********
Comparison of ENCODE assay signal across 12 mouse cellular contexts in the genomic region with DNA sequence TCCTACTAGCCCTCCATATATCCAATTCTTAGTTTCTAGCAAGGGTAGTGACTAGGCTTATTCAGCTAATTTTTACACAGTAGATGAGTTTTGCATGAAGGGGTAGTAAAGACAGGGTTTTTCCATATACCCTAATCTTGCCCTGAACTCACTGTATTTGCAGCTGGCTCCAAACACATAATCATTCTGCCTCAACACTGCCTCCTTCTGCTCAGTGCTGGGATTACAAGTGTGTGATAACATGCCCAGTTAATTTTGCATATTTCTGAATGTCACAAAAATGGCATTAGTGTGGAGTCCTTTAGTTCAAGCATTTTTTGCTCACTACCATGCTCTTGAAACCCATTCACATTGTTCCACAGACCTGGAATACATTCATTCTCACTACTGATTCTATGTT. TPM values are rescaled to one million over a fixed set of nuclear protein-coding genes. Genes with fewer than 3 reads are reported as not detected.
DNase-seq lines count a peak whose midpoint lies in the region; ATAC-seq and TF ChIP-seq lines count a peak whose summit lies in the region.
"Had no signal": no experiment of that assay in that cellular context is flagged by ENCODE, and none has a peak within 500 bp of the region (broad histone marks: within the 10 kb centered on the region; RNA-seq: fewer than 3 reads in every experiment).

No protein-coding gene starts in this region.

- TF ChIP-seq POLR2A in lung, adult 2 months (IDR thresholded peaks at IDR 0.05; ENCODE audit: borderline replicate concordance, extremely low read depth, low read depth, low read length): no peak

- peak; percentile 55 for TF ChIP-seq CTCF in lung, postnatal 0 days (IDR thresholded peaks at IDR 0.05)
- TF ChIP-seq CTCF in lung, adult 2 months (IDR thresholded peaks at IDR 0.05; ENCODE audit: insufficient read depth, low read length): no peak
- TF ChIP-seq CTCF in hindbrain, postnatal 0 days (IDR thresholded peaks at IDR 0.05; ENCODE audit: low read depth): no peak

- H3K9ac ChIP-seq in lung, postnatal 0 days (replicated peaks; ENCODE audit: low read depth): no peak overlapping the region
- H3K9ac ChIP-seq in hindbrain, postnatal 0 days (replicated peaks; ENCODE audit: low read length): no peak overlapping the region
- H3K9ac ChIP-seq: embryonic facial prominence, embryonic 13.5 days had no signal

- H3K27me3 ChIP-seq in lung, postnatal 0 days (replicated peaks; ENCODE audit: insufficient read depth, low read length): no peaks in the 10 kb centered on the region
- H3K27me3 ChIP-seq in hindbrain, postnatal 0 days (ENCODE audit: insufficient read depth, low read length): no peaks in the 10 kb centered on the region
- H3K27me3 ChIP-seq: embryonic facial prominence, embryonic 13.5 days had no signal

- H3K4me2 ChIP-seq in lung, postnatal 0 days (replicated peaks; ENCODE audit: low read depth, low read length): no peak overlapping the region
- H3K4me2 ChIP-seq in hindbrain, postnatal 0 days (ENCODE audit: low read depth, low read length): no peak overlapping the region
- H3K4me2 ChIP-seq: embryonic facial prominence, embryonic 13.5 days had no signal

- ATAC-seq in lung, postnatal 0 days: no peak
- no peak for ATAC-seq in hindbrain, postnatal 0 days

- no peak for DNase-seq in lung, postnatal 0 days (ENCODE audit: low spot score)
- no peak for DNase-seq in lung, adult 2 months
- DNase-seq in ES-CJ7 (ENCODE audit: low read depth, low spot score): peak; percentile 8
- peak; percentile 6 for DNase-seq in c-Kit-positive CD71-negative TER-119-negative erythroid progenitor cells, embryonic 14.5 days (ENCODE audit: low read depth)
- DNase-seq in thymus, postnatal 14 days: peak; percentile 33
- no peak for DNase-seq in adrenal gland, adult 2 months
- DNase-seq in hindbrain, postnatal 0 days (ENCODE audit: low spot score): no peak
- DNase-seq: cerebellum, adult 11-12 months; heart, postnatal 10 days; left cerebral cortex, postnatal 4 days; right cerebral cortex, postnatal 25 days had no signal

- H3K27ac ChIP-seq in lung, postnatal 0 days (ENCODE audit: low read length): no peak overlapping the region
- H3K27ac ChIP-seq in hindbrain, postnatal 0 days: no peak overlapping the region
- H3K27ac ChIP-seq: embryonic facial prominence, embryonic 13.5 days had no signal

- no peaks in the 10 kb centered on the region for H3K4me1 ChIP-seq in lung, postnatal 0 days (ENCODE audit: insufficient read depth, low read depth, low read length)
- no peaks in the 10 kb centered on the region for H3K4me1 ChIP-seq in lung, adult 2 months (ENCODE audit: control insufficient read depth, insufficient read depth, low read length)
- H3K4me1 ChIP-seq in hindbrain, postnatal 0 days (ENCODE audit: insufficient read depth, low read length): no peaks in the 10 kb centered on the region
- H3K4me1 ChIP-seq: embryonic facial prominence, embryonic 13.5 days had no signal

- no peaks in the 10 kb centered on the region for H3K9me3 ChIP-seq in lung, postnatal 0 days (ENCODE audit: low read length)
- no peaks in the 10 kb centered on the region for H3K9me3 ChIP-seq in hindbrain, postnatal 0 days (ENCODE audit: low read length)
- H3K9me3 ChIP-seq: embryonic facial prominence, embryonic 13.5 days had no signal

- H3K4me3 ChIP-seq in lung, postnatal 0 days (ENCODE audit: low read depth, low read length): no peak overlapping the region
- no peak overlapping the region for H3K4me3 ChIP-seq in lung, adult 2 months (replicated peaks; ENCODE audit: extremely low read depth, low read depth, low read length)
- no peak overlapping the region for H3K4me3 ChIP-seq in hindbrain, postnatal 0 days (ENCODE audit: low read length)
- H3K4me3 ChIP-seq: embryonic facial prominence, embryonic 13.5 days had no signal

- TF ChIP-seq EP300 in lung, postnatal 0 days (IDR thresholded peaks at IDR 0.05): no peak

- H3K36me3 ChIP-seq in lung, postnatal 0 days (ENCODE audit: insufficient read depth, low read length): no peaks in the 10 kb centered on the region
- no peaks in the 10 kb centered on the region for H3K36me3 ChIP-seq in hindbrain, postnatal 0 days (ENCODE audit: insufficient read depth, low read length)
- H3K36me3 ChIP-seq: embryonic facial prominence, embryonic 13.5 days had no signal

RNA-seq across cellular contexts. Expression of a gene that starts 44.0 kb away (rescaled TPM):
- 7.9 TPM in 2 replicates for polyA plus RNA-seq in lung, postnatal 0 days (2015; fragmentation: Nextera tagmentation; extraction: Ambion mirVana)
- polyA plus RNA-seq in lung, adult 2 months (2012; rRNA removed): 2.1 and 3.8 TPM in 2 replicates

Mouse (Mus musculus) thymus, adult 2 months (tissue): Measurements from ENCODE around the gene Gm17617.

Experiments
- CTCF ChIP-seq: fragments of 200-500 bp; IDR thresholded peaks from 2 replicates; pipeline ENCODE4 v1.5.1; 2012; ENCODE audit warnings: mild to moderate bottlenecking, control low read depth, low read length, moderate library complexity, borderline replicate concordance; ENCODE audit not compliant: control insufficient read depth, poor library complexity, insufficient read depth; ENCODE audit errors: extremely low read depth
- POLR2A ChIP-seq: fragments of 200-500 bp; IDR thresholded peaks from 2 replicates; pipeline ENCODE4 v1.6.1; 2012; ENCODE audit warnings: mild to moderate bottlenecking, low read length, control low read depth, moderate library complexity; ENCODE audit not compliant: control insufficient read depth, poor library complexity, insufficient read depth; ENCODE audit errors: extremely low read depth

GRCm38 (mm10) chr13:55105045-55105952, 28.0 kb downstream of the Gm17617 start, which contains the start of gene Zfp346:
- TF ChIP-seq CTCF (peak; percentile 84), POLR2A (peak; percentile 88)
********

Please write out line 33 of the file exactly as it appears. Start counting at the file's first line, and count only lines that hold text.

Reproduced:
- H3K4me1 ChIP-seq in hindbrain, postnatal 0 days (ENCODE audit: insufficient read depth, low read length): no peaks in the 10 kb centered on the region